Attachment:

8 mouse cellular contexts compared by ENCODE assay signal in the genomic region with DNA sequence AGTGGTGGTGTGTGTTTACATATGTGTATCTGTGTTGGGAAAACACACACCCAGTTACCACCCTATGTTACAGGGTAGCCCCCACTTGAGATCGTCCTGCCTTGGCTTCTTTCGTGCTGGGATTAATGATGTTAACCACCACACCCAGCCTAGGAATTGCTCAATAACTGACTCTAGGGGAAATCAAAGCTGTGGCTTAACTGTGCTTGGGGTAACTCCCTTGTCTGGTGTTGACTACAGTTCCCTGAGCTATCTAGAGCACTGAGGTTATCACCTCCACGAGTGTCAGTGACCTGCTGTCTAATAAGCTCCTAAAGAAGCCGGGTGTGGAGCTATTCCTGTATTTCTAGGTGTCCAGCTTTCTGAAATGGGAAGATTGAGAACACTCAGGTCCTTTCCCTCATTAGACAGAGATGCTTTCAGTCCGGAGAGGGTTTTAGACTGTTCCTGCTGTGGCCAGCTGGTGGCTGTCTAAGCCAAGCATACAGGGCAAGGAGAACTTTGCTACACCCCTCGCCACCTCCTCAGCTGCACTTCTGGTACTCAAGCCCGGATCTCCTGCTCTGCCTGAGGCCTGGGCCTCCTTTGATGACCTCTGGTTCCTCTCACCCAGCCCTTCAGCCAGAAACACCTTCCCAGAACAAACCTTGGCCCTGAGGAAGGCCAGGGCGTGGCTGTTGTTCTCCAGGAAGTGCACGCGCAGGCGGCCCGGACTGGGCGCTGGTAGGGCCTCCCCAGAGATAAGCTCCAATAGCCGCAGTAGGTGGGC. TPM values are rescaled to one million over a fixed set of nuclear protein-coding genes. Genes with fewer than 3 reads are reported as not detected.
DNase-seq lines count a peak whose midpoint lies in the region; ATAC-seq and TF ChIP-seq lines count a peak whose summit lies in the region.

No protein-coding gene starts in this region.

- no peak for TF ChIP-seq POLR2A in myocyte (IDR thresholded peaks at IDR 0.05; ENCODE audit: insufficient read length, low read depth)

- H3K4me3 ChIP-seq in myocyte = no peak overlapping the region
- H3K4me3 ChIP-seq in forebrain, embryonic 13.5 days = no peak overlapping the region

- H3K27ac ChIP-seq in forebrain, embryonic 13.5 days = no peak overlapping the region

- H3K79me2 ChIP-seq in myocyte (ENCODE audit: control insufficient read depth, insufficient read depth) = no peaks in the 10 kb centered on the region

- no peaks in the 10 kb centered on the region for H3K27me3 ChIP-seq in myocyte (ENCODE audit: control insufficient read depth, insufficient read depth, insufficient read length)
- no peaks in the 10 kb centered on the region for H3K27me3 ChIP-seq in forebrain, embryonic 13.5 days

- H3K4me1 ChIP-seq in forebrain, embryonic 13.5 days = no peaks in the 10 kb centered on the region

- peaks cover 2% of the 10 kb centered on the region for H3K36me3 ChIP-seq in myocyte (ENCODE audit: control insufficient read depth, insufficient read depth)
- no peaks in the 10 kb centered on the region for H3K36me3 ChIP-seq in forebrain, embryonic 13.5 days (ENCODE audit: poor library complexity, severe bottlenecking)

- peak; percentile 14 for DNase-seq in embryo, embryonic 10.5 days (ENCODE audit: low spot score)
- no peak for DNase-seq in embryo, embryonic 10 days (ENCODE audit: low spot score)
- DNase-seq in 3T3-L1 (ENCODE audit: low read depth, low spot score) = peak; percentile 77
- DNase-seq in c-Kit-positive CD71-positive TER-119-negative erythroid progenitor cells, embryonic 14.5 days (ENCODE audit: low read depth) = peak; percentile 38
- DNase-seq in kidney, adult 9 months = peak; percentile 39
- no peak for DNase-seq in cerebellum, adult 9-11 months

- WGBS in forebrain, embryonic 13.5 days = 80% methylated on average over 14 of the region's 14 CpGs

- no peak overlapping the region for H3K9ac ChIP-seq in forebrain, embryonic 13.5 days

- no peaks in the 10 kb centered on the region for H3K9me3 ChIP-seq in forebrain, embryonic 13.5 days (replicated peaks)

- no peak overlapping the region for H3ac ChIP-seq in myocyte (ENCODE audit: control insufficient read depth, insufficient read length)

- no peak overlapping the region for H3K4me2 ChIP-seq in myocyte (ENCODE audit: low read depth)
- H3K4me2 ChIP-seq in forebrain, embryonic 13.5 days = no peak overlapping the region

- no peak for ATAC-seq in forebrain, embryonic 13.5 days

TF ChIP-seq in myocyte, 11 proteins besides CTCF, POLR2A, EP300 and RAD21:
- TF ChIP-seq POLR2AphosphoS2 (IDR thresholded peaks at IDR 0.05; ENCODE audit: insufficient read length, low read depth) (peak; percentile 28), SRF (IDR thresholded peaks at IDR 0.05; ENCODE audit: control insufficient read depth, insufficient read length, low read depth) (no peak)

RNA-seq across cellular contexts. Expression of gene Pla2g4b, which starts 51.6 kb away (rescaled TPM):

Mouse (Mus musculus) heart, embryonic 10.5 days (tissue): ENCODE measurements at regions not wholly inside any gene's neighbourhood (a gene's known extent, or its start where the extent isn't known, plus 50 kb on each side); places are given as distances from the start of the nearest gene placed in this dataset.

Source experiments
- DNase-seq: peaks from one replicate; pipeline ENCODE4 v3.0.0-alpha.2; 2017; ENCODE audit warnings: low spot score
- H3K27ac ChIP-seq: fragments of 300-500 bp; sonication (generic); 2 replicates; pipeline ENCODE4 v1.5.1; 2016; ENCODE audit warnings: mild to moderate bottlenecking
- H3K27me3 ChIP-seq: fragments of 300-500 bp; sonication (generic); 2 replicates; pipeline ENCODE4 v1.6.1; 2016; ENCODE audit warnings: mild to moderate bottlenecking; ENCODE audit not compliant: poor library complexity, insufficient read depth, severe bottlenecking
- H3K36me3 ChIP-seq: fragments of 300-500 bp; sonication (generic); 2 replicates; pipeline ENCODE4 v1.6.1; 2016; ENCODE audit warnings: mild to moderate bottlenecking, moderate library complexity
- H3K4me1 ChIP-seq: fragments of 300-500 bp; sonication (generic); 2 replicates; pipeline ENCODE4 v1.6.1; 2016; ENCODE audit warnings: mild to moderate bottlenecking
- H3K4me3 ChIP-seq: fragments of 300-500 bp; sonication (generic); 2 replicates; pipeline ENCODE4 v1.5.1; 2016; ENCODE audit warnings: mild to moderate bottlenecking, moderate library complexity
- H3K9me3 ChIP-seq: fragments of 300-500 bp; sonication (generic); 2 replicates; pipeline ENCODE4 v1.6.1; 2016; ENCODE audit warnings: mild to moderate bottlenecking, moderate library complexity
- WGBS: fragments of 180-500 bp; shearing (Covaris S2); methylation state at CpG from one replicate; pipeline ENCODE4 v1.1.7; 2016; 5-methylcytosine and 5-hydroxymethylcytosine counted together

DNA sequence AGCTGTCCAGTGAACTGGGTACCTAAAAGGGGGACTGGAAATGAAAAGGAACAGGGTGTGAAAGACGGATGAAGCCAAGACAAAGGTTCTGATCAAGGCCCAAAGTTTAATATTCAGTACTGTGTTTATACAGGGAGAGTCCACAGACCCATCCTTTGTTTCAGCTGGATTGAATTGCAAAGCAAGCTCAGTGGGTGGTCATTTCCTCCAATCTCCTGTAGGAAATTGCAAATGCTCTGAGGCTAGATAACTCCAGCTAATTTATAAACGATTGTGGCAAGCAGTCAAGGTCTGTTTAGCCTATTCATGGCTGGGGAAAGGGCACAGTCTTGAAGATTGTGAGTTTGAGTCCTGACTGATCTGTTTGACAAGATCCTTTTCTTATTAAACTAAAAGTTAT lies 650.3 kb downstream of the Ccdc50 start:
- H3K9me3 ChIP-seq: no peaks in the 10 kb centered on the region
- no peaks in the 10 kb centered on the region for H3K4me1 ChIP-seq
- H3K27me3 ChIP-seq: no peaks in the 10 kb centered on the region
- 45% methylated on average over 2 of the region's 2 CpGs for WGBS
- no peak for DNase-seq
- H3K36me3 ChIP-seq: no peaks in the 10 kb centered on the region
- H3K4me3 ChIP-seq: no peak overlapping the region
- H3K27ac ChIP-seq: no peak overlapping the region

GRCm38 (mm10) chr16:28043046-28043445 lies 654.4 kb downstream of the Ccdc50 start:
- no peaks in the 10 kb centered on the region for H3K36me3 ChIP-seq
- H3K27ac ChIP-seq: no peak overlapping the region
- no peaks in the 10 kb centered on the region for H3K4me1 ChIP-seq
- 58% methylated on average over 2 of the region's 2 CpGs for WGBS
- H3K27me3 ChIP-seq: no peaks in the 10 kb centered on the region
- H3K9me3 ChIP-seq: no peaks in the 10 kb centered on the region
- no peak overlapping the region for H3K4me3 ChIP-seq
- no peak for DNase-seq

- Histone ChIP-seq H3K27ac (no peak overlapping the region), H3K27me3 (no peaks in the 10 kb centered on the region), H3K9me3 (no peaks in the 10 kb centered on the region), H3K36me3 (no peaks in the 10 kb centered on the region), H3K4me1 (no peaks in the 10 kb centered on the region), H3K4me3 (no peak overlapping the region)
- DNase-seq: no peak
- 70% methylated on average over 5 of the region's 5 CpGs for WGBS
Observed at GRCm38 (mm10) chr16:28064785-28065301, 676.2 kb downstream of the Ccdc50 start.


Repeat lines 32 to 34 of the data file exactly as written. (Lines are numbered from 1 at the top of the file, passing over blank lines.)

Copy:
- DNase-seq: peaks from one replicate; pipeline ENCODE4 v3.0.0-alpha.2; 2017; ENCODE audit warnings: low spot score
- H3K27ac ChIP-seq: fragments of 300-500 bp; sonication (generic); 2 replicates; pipeline ENCODE4 v1.5.1; 2016; ENCODE audit warnings: mild to moderate bottlenecking
- H3K27me3 ChIP-seq: fragments of 300-500 bp; sonication (generic); 2 replicates; pipeline ENCODE4 v1.6.1; 2016; ENCODE audit warnings: mild to moderate bottlenecking; ENCODE audit not compliant: poor library complexity, insufficient read depth, severe bottlenecking